Easter Seals turns to Salesforce to improve care for patients with disabilities

The nonprofit's use of the Health Cloud illustrates how the CRM company is catering to a fractured health care industry.
Written by Stephanie Condon, Senior Writer on

If parents from the California Bay Area needed treatment for their autistic child, chances are they'd start by discussing the issue with their primary care provider -- say, Kaiser. Kaiser may refer the family to Easter Seals Bay Area, a nonprofit that provides services for people with autism and other disabilities.

From there, Easter Seals may have the child take some diagnostic tests and send the results back to Kaiser. The nonprofit might then provide therapy for the child and work with other care coordinators to find the right combination of treatments.

Up until now, Easter Seals Bay Area would largely coordinate all of this on paper. The nonprofit said Thursday, however, that it's using Salesforce.com's relatively new Health Cloud to manage patients' information, as well as all the relationships -- with doctors, therapists, pharmacists and others -- it takes to treat a patient.

As a specialty care provider that fits into a complex web of treatment options, Easter Seals is exactly the sort of client Salesforce is catering to with its Health Cloud -- entities that need CRM-like tools to keep the focus on the patient.

"No longer can a single hospital do everything to take care of a patient," explained Dr. Joshua Newman, the chief medical officer and GM for Salesforce Healthcare and Life Sciences. "As a patient now, we're shuttling between a bunch of different folks who have a vested interest in our treatment working out."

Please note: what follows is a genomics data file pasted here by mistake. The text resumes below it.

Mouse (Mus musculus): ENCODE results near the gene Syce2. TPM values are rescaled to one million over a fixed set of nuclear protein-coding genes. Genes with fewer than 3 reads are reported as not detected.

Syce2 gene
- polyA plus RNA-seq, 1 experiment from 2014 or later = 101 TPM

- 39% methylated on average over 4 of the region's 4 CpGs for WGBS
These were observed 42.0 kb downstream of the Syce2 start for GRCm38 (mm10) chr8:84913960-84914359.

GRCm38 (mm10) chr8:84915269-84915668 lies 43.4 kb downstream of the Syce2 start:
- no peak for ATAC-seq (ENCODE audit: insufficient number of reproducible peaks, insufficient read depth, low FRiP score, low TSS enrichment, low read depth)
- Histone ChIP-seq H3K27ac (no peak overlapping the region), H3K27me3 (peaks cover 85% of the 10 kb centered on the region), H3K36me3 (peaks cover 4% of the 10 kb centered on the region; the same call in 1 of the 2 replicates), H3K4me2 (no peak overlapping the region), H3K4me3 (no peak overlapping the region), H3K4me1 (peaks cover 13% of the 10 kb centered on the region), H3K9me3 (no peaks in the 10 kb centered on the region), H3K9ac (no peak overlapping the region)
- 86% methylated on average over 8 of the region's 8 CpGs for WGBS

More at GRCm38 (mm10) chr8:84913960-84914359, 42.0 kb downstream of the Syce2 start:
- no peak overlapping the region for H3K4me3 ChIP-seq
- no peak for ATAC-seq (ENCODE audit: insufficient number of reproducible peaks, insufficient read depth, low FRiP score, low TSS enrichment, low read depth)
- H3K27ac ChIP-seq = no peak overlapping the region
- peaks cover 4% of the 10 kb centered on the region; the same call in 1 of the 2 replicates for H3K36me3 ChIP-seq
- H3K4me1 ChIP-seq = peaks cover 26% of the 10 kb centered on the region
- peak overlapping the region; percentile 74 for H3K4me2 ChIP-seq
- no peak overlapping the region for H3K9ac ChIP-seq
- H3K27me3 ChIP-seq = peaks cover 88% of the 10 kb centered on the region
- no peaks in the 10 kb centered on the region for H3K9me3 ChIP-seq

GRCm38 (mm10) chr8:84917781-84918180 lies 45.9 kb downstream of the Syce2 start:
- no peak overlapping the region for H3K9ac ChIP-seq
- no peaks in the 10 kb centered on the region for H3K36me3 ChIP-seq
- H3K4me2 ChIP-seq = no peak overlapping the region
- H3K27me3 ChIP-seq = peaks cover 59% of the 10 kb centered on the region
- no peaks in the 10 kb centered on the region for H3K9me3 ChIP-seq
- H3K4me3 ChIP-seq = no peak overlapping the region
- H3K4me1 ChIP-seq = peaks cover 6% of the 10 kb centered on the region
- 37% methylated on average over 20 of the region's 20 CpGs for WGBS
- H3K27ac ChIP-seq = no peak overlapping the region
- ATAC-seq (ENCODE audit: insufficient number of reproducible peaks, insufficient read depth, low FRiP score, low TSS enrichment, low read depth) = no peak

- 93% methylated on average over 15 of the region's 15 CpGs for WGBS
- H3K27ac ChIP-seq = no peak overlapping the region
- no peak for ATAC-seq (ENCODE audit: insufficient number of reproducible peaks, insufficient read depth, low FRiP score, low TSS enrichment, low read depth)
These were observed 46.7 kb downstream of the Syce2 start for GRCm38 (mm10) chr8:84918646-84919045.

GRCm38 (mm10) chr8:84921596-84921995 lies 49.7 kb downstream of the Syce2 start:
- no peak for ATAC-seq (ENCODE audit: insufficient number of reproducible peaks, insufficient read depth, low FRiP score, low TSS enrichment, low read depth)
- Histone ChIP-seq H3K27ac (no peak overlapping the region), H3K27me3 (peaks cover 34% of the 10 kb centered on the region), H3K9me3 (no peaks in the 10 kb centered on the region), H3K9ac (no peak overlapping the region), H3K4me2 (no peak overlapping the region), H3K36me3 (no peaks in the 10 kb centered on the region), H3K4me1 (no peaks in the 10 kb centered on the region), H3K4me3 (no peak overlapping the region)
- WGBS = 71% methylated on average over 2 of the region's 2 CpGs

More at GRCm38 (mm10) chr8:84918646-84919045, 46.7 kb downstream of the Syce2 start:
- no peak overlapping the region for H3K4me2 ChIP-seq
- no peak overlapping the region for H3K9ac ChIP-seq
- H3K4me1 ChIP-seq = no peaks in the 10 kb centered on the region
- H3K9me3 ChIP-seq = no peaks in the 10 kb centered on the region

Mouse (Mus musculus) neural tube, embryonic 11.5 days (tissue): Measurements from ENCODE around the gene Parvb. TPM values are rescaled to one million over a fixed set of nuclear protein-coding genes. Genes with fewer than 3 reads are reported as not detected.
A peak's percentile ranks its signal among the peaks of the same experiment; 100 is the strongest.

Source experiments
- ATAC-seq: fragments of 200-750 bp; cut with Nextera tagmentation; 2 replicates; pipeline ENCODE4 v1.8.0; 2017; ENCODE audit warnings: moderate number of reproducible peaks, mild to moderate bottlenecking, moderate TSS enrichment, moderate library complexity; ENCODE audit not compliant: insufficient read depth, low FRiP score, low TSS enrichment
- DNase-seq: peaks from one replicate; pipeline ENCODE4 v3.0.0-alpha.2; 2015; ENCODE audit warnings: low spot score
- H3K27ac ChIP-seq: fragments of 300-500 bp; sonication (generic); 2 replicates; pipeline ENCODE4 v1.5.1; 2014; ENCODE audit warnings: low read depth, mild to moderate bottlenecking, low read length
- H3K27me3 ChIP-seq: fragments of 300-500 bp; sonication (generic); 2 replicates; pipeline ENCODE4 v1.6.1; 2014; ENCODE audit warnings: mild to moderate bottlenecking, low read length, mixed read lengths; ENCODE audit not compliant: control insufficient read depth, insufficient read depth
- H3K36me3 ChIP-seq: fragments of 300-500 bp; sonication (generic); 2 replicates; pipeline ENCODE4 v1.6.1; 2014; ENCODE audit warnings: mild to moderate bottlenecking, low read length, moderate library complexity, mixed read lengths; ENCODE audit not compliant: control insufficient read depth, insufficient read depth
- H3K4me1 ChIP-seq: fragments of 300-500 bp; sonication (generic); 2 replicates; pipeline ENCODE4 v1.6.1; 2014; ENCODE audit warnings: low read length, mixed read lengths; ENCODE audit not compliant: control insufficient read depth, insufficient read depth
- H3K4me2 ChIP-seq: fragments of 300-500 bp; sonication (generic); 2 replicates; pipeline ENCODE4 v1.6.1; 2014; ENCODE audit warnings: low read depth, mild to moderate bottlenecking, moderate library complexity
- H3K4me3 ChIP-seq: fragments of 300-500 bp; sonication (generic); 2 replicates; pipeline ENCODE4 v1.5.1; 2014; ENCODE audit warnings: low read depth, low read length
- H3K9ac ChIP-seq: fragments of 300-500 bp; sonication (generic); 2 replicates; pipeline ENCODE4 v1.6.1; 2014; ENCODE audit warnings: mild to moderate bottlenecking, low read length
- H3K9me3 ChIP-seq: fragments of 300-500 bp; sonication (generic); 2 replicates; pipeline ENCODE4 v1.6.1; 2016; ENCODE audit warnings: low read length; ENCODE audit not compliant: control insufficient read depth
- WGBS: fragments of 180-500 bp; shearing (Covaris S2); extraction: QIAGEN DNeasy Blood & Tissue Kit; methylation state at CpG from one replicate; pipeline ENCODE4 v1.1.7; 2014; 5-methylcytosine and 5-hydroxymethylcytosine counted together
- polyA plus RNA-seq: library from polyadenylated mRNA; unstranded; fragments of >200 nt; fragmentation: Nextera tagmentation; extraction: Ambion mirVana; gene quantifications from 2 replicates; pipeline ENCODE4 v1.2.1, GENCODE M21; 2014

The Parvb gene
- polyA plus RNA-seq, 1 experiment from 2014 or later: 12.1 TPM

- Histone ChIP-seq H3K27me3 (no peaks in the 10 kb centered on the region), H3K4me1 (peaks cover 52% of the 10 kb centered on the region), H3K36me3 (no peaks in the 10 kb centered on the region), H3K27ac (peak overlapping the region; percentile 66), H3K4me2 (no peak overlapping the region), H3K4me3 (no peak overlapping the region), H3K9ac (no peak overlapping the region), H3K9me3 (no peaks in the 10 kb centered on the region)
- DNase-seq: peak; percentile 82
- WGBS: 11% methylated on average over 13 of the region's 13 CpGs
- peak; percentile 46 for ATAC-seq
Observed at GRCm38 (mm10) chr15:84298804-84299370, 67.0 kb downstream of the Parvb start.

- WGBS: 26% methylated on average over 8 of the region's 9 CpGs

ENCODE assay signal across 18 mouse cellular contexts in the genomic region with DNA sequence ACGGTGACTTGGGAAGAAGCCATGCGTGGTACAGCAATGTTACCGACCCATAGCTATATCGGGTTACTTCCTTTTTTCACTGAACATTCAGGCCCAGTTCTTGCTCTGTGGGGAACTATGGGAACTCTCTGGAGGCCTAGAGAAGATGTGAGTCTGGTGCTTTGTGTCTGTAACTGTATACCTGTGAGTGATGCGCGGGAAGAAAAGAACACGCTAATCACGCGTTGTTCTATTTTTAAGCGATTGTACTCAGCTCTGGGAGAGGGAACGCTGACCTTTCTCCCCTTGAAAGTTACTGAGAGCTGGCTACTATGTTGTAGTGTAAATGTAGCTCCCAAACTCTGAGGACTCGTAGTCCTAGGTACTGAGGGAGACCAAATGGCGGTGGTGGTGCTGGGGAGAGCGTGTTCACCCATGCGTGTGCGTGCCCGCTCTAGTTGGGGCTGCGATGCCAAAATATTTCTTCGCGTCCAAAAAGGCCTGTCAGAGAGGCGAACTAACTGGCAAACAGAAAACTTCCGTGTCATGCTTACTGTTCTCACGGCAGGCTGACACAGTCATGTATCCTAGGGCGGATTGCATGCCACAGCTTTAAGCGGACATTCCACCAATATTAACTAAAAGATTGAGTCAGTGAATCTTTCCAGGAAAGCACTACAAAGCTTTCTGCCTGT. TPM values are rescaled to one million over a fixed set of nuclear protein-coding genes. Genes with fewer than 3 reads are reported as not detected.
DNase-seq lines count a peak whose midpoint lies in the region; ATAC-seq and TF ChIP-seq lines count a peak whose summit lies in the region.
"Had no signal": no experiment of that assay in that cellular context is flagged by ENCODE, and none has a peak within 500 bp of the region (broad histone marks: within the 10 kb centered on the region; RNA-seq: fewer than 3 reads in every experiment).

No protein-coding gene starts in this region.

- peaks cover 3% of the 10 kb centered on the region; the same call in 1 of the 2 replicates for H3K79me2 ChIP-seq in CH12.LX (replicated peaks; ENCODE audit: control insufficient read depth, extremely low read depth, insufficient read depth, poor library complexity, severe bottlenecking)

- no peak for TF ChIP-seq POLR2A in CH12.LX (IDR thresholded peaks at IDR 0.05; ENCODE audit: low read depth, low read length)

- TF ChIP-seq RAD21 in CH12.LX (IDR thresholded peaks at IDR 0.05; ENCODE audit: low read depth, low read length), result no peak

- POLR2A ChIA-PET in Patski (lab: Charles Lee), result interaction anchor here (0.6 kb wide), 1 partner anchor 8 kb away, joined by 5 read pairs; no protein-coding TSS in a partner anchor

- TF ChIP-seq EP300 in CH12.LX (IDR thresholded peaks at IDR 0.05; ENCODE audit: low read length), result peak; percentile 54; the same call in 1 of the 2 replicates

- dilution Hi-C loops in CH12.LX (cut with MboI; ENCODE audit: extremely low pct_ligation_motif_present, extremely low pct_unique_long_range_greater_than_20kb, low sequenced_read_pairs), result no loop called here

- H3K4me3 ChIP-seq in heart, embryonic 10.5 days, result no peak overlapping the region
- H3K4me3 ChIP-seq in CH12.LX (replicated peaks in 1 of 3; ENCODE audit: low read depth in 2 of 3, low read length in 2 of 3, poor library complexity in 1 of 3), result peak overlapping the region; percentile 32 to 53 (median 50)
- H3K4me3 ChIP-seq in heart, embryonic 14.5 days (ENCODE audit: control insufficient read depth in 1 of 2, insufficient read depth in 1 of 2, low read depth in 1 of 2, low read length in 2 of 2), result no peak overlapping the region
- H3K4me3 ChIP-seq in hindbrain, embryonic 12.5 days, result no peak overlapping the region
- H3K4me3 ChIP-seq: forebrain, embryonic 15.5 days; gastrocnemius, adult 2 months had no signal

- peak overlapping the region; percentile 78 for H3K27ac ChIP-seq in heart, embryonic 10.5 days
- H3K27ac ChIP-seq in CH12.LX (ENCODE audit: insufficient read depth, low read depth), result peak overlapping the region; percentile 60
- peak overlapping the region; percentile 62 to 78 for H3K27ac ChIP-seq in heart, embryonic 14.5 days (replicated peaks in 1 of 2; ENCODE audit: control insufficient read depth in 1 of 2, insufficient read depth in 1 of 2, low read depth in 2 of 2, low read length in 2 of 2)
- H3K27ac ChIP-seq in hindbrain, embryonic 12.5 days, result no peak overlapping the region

The Bay Area branch of Easter Seals has a network of more than 3,500 practitioners, and it's partnership with Salesforce could be a launching pad for the nonprofit to expand the parternship nationally.

While health care makes up one-sixth of the U.S. economy, it's a fractured system with countless local and regional partnerships. The inefficiencies that exist are "a really hard problem to solve in a top down way," Newman said.

Consequently, Salesforce isn't trying to replace existing electronic health record (EHR) systems, or even import all of the information practitioners are storing in those records. "That would be unweildy and not that necessary," Newman said. He added, "A platform like this has never been seen in health care -- as we solve problems for people, they'll give us more data."

Easter Seals will tap into its internal EHR with the Health Cloud, to help deliver some information more easily to other entities. Newman said he expects the nonprofit to significantly cut back on its email traffic with the Salesforce collaboration tool Chatter.

Additionally, Easter Seals can use the Health Cloud in conjunction with other Salesforce clouds. It will be using the Salesforce Community Cloud to support its network of practitioners, as well as the Marketing Cloud to communicate with donors. It's also using the App Cloud to build custom mobile applications, such as a charge entry app that practitioners can use when conducting in-home visits.

"Health cloud doesn't exist by itself," Newman said, calling that its "unique value proposition."

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